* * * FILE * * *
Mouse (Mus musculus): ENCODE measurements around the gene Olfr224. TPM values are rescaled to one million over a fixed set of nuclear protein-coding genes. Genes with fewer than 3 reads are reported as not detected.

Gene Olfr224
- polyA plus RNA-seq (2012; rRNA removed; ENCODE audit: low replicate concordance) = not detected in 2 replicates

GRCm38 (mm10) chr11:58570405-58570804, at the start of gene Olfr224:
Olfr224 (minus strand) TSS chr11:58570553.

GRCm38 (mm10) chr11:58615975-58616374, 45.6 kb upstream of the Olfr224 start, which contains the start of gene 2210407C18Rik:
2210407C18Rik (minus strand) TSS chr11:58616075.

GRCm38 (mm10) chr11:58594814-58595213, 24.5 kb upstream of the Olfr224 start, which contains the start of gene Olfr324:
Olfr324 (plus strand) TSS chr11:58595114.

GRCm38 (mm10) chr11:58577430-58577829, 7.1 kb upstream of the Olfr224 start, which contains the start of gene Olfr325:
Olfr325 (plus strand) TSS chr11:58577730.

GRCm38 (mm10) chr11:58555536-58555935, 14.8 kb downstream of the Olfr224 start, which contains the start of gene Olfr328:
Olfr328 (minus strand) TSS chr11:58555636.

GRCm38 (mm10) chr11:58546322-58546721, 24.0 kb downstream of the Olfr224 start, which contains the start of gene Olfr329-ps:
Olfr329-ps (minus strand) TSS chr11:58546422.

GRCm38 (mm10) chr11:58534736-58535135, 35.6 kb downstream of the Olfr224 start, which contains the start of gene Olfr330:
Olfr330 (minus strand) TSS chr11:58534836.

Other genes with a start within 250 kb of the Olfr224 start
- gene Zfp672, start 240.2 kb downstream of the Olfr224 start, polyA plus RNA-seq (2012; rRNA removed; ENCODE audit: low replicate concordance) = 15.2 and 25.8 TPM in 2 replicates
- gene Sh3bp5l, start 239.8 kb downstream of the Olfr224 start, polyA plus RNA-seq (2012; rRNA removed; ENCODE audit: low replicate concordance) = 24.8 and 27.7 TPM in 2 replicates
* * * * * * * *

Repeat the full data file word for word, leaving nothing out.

Mouse (Mus musculus): ENCODE measurements around the gene Olfr224. TPM values are rescaled to one million over a fixed set of nuclear protein-coding genes. Genes with fewer than 3 reads are reported as not detected.

Gene Olfr224
- polyA plus RNA-seq (2012; rRNA removed; ENCODE audit: low replicate concordance) = not detected in 2 replicates

GRCm38 (mm10) chr11:58570405-58570804, at the start of gene Olfr224:
Olfr224 (minus strand) TSS chr11:58570553.

GRCm38 (mm10) chr11:58615975-58616374, 45.6 kb upstream of the Olfr224 start, which contains the start of gene 2210407C18Rik:
2210407C18Rik (minus strand) TSS chr11:58616075.

GRCm38 (mm10) chr11:58594814-58595213, 24.5 kb upstream of the Olfr224 start, which contains the start of gene Olfr324:
Olfr324 (plus strand) TSS chr11:58595114.

GRCm38 (mm10) chr11:58577430-58577829, 7.1 kb upstream of the Olfr224 start, which contains the start of gene Olfr325:
Olfr325 (plus strand) TSS chr11:58577730.

GRCm38 (mm10) chr11:58555536-58555935, 14.8 kb downstream of the Olfr224 start, which contains the start of gene Olfr328:
Olfr328 (minus strand) TSS chr11:58555636.

GRCm38 (mm10) chr11:58546322-58546721, 24.0 kb downstream of the Olfr224 start, which contains the start of gene Olfr329-ps:
Olfr329-ps (minus strand) TSS chr11:58546422.

GRCm38 (mm10) chr11:58534736-58535135, 35.6 kb downstream of the Olfr224 start, which contains the start of gene Olfr330:
Olfr330 (minus strand) TSS chr11:58534836.

Other genes with a start within 250 kb of the Olfr224 start
- gene Zfp672, start 240.2 kb downstream of the Olfr224 start, polyA plus RNA-seq (2012; rRNA removed; ENCODE audit: low replicate concordance) = 15.2 and 25.8 TPM in 2 replicates
- gene Sh3bp5l, start 239.8 kb downstream of the Olfr224 start, polyA plus RNA-seq (2012; rRNA removed; ENCODE audit: low replicate concordance) = 24.8 and 27.7 TPM in 2 replicates